Huesgen et al. [7] presented a thermoelectric micro generator with thermocouples made of Al and n-poly-Si, and it had an output voltage per area of 7.46 mV mm−2 K−1 and a power factor of 1.612 × 10−4 μW mm−2 K−2. Strasser et al. [16] proposed a poly-Si thermoelectric micro generator, which had an output voltage per area of 22 mV mm−2 K−1 and a power factor of 4.26 × 10−4 μW mm−2 K−2. In this work, the generator had an output voltage per area of 0.093 mV mm−2 K−1 and a power factor of 6.4 × 10−7 μW mm−2 K−2. In comparison to the literature, the output voltage and power factor of this work were lower than that of Huesgen et al. [7] and Strasser et al. [16].

5. Conclusion

The thermoelectric micro generator has been implemented using the CMOS-MEMS technique. The micro generator contained 24 thermocouples in series, and the materials of the thermocouples were p-type and n-type polysilicons. The output power of the generator was proportional to the square of the temperature difference between the hot and cold parts in the thermocouples. In order to increase the temperature difference of the thermocouples, the cold part was covered with a silicon dioxide layer to insulate the heat source, and the hot part was suspended and connected to an aluminum plate for increasing heat-receiving. The micro generator needed a post-CMOS process to release the aluminum plate and the hot part of the thermocouples. The post-CMOS process employed an anisotropic dry etching with RIE CHF3/O2 to remove the oxide sacrificial layer, and then an isotropic dry etching with RIE XeF2 was adopted to etch the silicon substrate to release the suspended structures. The advantage of the post-CMOS process was that it was compatible with the commercial CMOS process. Experimental results revealed that the output voltage of the micro generator was about 67 μV at the temperature difference of 1 K.

The authors would like to thank National Center for High-performance Computing (NCHC) for chip simulation, National Chip Implementation Center (CIC) for chip fabrication for financial support, and the National Science Council of the Republic of China for financially supporting this research under Contract No NSC 98-2221-E-005-070.

References

  1. Thakur, D.; Mithulananthan, N. Influence of constant speed wind turbine generator on power system oscillation. Electr. Power Compon. Syst 2009, 37, 478–494, doi:10.1080/15325000802599320.
  2. Sodano, H.A.; Simmers, G.E.; Dereux, R.; Inman, D.J. Recharging batteries using energy harvested from thermal gradients. J. Intell. Mat. Syst. Struct 2007, 18, 3–10.
  3. Saket, R.K. Design, development and reliability evaluation of micro hydro power generation system based on municipal waste water. IEEE Elect. Power Energ. Conf. Energ. Innovat 2008, doi:10.1109/EPC.2008.4763355.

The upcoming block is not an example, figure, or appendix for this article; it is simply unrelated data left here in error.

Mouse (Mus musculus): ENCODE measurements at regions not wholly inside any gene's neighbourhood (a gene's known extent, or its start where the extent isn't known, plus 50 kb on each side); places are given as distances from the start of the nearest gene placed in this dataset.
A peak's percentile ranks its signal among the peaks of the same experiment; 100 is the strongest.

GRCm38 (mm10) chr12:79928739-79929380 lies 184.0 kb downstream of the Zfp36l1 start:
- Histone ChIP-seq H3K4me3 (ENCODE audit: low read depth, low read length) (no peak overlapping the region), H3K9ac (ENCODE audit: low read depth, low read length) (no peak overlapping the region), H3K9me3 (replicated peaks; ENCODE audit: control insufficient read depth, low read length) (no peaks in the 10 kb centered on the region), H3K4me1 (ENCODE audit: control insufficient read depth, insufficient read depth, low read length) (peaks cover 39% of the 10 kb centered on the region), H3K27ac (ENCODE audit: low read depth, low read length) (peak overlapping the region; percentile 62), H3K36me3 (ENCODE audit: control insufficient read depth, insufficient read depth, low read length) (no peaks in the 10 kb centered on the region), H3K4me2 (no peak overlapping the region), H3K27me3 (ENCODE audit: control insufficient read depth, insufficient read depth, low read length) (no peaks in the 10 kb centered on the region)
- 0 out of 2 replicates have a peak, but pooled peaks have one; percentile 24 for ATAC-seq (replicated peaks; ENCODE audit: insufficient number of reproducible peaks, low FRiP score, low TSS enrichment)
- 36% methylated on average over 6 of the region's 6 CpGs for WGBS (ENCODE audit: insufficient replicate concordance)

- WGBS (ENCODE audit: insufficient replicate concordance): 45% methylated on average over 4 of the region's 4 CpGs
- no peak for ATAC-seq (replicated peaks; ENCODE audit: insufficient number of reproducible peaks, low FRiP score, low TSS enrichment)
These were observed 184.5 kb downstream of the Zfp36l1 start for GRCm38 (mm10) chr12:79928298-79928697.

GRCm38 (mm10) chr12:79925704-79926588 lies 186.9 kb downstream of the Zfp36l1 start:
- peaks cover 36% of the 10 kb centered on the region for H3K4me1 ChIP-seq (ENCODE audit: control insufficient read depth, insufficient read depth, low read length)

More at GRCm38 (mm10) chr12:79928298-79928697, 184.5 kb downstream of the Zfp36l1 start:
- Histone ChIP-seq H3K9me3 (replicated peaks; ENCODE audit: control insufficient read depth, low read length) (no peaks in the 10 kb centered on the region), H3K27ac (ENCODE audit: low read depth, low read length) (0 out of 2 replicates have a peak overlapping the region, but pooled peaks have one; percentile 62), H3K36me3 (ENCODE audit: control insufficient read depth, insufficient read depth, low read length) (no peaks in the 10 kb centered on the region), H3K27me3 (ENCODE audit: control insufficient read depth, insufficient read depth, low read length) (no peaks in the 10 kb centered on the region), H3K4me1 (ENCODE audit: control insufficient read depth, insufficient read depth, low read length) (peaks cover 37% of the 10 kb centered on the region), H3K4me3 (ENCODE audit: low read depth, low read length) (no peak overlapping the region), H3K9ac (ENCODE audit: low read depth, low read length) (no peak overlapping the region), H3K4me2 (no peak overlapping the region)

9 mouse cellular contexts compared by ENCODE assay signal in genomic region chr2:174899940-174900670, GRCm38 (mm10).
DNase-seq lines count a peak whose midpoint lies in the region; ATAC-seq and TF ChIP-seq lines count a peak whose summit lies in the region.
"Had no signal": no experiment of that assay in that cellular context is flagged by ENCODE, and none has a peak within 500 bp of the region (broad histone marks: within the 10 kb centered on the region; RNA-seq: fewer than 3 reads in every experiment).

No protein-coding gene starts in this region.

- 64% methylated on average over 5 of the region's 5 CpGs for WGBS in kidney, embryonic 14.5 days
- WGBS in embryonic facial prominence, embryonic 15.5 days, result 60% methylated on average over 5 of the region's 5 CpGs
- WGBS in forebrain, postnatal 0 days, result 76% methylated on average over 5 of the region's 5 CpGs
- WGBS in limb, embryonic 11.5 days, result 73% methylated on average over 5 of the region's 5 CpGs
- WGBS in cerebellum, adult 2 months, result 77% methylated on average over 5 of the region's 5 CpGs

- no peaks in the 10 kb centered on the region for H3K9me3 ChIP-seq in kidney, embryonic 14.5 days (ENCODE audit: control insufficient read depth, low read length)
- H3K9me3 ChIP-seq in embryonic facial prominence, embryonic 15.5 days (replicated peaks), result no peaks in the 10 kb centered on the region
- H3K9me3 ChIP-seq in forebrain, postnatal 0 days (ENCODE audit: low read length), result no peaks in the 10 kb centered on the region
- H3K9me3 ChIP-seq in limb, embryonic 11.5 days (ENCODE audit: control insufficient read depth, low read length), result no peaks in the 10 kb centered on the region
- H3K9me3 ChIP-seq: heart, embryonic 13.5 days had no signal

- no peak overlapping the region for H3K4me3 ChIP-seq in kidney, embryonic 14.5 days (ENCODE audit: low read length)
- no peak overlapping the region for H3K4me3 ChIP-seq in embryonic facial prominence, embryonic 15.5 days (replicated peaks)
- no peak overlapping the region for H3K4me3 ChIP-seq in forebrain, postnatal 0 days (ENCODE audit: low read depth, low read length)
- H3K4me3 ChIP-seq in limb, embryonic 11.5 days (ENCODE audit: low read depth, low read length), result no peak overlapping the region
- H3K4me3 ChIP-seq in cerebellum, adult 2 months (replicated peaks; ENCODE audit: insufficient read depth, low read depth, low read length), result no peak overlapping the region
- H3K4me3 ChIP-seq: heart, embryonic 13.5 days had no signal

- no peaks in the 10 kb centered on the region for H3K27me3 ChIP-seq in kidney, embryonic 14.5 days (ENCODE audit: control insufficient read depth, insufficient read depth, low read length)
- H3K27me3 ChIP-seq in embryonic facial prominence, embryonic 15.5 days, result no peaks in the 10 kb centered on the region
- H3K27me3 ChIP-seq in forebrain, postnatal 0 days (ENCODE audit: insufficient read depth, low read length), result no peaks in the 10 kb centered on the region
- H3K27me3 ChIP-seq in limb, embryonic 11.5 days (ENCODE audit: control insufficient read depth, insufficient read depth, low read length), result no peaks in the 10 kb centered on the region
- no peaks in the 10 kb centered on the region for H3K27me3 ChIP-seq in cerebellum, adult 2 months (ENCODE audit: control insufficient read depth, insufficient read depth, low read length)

4. Lokhtin, I.P.; Malinina, L.V.; Petrushanko, S.V.; Snigirev, A.M.; Arsene, I.; Tywoniuk, K. Heavy ion event generator HYDJET (HYDrodynamics plus JETs). Comput. Phys. Commun 2009, 180, 779–799, doi:10.1016/j.cpc.2008.11.015.
  5. Nisan, S.; Benzarti, N. A comprehensive economic evaluation of integrated desalination systems using fossil fuelled and nuclear energies and including their environmental costs. Desalination 2008, 229, 125–146, doi:10.1016/j.desal.2007.07.031.
  6. Senturia, S.M. Microsystem Design; Kluwer Academic: Boston, MA, USA, 2001.
  7. Huesgen, T.; Woias, P.; Kockmann, N. Design and fabrication of MEMS thermoelectric generators with high temperature efficiency. Sens. Actuators, A 2008, 145–146, 423–429.
  8. Wang, W.; Jia, F.; Huang, Q.; Zhang, J. A new type of low power thermoelectric micro-generator fabricated by nanowire array thermoelectric material. Microelectron. Eng 2005, 77, 223–229, doi:10.1016/j.mee.2004.11.005.
  9. Sato, N.; Kuwabara, K.; Ono, K.; Sakata, T.; Morimura, H; Terada, J.; Kudou, K.; Kamei, T.; Yano, M.; Machida, K.; Ishii, H. Monolithic integration fabrication process of thermoelectric and vibrational devices for microelectromechanical system power generator. Jpn. J. Appl. Phys 2007, 46, 6062–6067, doi:10.1143/JJAP.46.6062.
  10. Qu, W.; Plötner, M.; Fischer, W.J. Microfabrication of thermoelectric generators on flexible foil substrates as a power source for autonomous Microsystems. J. Micromech. Microengineer 2001, 11, 146–152, doi:10.1088/0960-1317/11/2/310.
  11. Baltes, H.; Brand, O. CMOS-based microsensors and packaging. Sens. Actuator. A 2001, 92, 1–9, doi:10.1016/S0924-4247(01)00532-5.
  12. Kao, P.H.; Dai, C.L.; Hsu, C.C.; Lee, C.Y. Fabrication and characterization of a tunable in-plane resonator with low driving voltage. Sensors 2009, 9, 2062–2075, doi:10.3390/s90302062.